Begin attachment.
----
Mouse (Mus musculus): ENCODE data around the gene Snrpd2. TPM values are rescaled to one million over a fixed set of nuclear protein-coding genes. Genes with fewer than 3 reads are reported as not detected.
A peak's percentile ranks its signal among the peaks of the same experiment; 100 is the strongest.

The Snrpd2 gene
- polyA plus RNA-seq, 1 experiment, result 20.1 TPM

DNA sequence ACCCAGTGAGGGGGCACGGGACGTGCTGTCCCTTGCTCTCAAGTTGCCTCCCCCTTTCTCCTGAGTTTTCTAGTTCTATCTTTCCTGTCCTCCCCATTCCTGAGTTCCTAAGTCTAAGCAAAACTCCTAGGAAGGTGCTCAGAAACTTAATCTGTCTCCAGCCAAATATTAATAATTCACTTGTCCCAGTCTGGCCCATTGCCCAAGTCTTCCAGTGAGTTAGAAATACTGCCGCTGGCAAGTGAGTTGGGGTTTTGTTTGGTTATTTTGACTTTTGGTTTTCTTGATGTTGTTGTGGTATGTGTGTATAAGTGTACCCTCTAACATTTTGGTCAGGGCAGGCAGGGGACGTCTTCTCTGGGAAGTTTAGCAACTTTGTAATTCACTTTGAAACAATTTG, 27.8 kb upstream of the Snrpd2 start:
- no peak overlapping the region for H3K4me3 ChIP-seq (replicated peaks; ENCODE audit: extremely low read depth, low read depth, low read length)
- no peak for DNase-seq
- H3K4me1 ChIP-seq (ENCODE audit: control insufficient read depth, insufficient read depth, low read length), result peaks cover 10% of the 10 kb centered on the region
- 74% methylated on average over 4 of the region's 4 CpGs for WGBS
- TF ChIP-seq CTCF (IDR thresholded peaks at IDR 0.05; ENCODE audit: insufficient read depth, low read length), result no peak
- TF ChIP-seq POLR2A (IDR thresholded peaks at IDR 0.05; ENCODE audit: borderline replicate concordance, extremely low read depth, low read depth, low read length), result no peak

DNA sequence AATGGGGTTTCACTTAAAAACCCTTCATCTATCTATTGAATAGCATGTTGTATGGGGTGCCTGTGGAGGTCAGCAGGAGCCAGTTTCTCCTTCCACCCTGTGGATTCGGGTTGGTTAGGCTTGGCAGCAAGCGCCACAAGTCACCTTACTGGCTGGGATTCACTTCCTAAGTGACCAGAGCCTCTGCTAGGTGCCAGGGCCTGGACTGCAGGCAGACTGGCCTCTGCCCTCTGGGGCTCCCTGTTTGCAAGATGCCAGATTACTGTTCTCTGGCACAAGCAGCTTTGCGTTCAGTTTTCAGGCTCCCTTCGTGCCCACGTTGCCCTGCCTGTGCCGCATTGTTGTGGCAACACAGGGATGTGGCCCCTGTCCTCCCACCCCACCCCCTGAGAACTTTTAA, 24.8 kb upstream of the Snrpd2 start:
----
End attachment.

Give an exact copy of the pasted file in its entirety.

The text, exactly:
Mouse (Mus musculus): ENCODE data around the gene Snrpd2. TPM values are rescaled to one million over a fixed set of nuclear protein-coding genes. Genes with fewer than 3 reads are reported as not detected.
A peak's percentile ranks its signal among the peaks of the same experiment; 100 is the strongest.

The Snrpd2 gene
- polyA plus RNA-seq, 1 experiment, result 20.1 TPM

DNA sequence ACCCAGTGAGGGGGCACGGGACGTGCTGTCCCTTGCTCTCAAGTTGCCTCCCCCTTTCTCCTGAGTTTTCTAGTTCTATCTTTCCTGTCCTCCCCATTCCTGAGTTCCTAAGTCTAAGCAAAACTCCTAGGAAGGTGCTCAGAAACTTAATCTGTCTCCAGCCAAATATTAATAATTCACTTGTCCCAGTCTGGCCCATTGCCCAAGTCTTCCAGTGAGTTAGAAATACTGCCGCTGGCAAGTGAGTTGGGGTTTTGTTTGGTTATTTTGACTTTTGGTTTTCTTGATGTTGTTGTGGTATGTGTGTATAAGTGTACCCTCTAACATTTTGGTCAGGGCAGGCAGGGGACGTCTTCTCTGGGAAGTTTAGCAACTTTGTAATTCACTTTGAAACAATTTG, 27.8 kb upstream of the Snrpd2 start:
- no peak overlapping the region for H3K4me3 ChIP-seq (replicated peaks; ENCODE audit: extremely low read depth, low read depth, low read length)
- no peak for DNase-seq
- H3K4me1 ChIP-seq (ENCODE audit: control insufficient read depth, insufficient read depth, low read length), result peaks cover 10% of the 10 kb centered on the region
- 74% methylated on average over 4 of the region's 4 CpGs for WGBS
- TF ChIP-seq CTCF (IDR thresholded peaks at IDR 0.05; ENCODE audit: insufficient read depth, low read length), result no peak
- TF ChIP-seq POLR2A (IDR thresholded peaks at IDR 0.05; ENCODE audit: borderline replicate concordance, extremely low read depth, low read depth, low read length), result no peak

DNA sequence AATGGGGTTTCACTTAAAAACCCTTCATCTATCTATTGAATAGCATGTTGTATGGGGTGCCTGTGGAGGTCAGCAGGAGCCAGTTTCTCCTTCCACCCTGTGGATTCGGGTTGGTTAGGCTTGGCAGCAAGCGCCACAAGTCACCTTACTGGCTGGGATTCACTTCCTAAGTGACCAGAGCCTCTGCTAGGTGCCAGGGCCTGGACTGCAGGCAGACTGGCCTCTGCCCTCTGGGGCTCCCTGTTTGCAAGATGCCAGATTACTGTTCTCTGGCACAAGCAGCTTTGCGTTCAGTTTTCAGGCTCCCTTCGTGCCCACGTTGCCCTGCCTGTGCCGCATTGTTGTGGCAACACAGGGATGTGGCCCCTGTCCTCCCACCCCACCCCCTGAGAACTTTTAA, 24.8 kb upstream of the Snrpd2 start: